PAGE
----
Sometime after P & P advanced IT, the $ 16,000 for development of Grudge Match, the Dittons, on behalf of IT, demanded that P & P turn over all ownership rights, including patents and copyrights, concerning Grudge Match. Richard Ditton threatened that if P & P did not agree to such a transfer, IT would cease working on all of its projects with P & P including the Capcom Bowling Kit and ESAC debit card system described below. P & P claims these threats obstructed and delayed the movement of P & P's property through commerce and created a reasonable fear of economic loss on P & P's part. P & P promised to turn over these ownership rights.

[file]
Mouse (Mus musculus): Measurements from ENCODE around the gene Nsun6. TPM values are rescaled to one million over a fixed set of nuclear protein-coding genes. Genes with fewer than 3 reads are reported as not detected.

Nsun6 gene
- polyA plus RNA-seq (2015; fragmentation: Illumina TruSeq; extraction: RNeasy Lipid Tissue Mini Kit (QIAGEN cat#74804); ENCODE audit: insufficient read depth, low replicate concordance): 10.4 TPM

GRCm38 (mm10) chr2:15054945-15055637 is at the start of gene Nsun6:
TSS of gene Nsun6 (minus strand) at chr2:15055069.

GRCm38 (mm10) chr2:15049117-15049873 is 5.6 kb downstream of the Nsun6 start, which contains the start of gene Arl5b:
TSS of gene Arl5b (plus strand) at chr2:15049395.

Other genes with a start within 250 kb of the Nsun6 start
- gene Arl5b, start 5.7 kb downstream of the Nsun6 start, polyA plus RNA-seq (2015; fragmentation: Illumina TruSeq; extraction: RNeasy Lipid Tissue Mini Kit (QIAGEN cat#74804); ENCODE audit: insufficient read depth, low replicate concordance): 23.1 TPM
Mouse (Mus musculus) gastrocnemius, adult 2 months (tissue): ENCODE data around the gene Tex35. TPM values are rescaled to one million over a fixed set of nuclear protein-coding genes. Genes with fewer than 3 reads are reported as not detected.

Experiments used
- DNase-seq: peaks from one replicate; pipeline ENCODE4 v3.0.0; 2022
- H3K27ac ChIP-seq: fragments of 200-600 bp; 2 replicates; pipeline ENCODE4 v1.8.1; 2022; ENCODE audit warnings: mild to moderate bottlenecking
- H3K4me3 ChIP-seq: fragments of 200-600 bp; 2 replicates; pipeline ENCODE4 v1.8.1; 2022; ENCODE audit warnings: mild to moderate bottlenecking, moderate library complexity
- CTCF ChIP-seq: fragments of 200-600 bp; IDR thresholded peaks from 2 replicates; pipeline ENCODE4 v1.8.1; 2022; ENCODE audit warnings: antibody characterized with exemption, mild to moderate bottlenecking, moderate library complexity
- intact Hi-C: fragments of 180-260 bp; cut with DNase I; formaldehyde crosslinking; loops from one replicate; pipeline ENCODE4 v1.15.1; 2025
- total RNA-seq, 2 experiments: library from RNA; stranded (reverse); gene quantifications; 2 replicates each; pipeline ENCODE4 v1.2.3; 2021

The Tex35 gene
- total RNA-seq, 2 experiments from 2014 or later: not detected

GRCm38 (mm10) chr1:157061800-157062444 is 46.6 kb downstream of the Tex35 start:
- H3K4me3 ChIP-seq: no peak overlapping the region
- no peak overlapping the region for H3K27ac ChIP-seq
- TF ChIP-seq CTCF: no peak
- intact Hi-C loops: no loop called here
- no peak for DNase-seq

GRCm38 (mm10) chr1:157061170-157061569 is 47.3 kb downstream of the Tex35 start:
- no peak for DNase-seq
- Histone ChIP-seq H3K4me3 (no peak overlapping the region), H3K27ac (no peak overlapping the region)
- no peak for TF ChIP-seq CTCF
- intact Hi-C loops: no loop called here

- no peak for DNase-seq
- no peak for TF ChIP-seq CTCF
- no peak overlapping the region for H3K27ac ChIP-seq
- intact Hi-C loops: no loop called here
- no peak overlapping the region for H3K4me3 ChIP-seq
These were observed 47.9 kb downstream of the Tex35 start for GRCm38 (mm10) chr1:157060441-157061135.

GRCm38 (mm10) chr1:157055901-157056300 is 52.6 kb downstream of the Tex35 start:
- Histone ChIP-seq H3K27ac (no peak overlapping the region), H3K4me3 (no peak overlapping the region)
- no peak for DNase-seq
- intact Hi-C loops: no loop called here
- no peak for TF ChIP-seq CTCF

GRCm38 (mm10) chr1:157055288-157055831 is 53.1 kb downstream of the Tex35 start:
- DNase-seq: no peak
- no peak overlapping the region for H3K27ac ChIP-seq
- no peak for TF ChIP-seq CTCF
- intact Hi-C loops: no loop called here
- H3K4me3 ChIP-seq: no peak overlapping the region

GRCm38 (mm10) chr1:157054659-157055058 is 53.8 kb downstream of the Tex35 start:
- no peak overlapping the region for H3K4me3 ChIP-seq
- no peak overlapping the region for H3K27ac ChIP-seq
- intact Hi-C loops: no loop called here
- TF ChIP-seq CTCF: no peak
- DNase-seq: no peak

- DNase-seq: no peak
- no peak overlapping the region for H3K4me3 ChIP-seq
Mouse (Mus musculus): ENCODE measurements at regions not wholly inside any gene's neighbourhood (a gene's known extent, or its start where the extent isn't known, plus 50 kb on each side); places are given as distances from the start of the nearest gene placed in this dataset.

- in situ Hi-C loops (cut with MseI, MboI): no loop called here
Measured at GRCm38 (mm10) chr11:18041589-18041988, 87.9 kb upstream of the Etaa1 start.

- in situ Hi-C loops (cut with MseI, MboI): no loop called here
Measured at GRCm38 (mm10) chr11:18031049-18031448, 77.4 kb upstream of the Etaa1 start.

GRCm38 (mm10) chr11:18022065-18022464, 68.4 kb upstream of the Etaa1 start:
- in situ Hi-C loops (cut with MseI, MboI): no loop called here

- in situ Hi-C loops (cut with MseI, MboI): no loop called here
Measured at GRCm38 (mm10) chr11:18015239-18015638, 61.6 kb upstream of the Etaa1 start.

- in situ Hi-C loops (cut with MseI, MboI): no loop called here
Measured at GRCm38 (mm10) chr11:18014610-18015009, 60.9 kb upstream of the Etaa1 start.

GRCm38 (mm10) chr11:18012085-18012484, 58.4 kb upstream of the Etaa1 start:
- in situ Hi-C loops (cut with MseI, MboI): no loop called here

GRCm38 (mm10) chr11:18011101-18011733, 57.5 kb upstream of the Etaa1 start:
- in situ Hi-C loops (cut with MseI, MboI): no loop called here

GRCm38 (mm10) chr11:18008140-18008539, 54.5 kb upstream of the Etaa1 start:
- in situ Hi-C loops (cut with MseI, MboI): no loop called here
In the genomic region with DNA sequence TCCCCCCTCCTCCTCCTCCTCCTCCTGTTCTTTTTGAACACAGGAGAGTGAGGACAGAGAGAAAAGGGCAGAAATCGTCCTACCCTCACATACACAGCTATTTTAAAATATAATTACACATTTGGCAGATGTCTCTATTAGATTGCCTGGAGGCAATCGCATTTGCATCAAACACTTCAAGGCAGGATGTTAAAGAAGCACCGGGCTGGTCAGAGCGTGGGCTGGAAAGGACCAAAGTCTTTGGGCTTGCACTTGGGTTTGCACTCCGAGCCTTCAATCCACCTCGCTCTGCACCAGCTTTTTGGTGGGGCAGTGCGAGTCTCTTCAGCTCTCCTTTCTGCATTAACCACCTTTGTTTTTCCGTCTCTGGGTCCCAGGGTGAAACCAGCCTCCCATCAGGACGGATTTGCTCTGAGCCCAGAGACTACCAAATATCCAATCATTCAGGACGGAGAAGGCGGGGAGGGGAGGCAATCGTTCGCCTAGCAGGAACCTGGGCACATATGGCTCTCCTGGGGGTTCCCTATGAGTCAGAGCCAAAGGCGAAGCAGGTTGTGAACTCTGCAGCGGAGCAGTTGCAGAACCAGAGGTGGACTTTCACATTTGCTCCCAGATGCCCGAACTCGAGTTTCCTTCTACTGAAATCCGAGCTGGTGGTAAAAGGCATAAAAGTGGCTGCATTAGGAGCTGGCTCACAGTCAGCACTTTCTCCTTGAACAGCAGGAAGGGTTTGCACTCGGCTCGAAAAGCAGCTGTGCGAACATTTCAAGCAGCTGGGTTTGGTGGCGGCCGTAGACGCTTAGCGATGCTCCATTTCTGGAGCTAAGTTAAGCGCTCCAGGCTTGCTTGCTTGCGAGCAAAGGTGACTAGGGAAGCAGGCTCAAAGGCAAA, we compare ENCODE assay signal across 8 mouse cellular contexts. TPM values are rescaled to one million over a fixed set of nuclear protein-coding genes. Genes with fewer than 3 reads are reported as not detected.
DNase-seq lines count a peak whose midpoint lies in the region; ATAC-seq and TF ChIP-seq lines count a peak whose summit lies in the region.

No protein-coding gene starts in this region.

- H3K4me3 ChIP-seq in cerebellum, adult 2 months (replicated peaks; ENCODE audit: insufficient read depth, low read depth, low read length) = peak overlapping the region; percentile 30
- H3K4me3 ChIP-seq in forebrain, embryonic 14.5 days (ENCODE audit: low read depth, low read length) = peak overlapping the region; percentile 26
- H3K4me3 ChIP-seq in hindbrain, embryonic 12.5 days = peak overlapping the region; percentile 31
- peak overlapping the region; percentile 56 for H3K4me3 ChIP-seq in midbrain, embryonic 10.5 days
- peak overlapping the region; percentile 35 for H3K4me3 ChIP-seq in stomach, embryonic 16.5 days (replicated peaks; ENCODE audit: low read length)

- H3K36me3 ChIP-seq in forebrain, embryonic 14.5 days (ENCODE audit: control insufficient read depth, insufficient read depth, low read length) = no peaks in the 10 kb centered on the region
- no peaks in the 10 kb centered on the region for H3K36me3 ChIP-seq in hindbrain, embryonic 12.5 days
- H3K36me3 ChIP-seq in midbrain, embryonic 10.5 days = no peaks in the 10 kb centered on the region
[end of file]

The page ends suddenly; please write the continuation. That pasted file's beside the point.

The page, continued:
From approximately July 1988 through September of 1989, the Dittons told P & P that the Grudge Match Kit was near completion and being tested. These representations were false. IT has not completed the Grudge Match Kit and has failed to develop the kit for testing and marketing. During 1989, P & P advanced IT approximately $ 257,900 for parts which the Dittons represented were bought by IT for use in the manufacture of Grudge Match Kits. Additionally, P & P spent approximately $ 40,000 in advertising and promotion costs related to Grudge Match. P & P demanded that IT refund the development costs and costs of parts advanced to IT by P & P. IT refused but did turn over some parts allegedly bought to manufacture Grudge Match Kits but which P & P found of no value for future development of Grudge Match Kits.